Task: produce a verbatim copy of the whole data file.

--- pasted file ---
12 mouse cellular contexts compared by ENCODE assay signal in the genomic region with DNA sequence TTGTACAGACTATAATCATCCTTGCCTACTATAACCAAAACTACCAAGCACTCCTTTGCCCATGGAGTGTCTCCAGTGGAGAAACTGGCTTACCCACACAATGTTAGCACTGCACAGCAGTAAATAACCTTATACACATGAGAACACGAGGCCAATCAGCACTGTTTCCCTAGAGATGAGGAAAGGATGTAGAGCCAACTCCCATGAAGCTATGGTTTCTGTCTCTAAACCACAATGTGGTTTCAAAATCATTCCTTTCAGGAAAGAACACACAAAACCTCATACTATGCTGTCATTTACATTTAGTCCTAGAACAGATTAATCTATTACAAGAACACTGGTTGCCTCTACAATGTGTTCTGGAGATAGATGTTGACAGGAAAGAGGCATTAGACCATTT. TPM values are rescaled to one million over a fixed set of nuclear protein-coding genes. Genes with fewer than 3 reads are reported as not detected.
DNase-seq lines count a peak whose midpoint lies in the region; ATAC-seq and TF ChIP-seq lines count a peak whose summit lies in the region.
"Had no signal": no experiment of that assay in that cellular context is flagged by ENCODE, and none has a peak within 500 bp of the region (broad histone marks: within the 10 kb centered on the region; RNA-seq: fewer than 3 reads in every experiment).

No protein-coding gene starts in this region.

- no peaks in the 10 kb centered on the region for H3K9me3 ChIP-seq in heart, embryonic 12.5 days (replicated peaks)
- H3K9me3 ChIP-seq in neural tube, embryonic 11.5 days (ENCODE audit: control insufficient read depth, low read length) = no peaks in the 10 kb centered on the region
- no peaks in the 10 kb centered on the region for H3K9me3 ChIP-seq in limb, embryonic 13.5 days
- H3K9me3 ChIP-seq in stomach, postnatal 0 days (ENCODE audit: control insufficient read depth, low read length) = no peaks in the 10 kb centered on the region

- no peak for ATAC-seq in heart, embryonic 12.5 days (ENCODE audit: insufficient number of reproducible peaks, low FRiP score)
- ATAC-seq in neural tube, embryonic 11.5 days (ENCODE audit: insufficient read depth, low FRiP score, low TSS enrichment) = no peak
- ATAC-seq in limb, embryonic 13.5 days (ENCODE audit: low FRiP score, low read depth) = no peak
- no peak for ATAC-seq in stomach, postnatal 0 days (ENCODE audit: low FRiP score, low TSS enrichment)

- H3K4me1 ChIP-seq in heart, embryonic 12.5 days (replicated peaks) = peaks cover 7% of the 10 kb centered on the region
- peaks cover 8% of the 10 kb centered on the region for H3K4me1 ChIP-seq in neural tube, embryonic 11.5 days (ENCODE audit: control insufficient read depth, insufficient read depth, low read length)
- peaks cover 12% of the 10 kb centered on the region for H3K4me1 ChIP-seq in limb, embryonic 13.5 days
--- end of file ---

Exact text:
12 mouse cellular contexts compared by ENCODE assay signal in the genomic region with DNA sequence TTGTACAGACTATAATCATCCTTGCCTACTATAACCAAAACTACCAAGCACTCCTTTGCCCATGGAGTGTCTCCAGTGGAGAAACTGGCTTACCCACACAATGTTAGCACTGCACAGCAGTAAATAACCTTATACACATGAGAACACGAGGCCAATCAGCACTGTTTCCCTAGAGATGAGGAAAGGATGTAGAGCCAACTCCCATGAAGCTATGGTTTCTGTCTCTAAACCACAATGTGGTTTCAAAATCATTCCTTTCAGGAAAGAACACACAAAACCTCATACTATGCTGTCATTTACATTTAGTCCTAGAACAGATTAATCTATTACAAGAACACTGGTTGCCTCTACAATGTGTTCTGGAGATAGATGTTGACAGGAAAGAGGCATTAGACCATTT. TPM values are rescaled to one million over a fixed set of nuclear protein-coding genes. Genes with fewer than 3 reads are reported as not detected.
DNase-seq lines count a peak whose midpoint lies in the region; ATAC-seq and TF ChIP-seq lines count a peak whose summit lies in the region.
"Had no signal": no experiment of that assay in that cellular context is flagged by ENCODE, and none has a peak within 500 bp of the region (broad histone marks: within the 10 kb centered on the region; RNA-seq: fewer than 3 reads in every experiment).

No protein-coding gene starts in this region.

- no peaks in the 10 kb centered on the region for H3K9me3 ChIP-seq in heart, embryonic 12.5 days (replicated peaks)
- H3K9me3 ChIP-seq in neural tube, embryonic 11.5 days (ENCODE audit: control insufficient read depth, low read length) = no peaks in the 10 kb centered on the region
- no peaks in the 10 kb centered on the region for H3K9me3 ChIP-seq in limb, embryonic 13.5 days
- H3K9me3 ChIP-seq in stomach, postnatal 0 days (ENCODE audit: control insufficient read depth, low read length) = no peaks in the 10 kb centered on the region

- no peak for ATAC-seq in heart, embryonic 12.5 days (ENCODE audit: insufficient number of reproducible peaks, low FRiP score)
- ATAC-seq in neural tube, embryonic 11.5 days (ENCODE audit: insufficient read depth, low FRiP score, low TSS enrichment) = no peak
- ATAC-seq in limb, embryonic 13.5 days (ENCODE audit: low FRiP score, low read depth) = no peak
- no peak for ATAC-seq in stomach, postnatal 0 days (ENCODE audit: low FRiP score, low TSS enrichment)

- H3K4me1 ChIP-seq in heart, embryonic 12.5 days (replicated peaks) = peaks cover 7% of the 10 kb centered on the region
- peaks cover 8% of the 10 kb centered on the region for H3K4me1 ChIP-seq in neural tube, embryonic 11.5 days (ENCODE audit: control insufficient read depth, insufficient read depth, low read length)
- peaks cover 12% of the 10 kb centered on the region for H3K4me1 ChIP-seq in limb, embryonic 13.5 days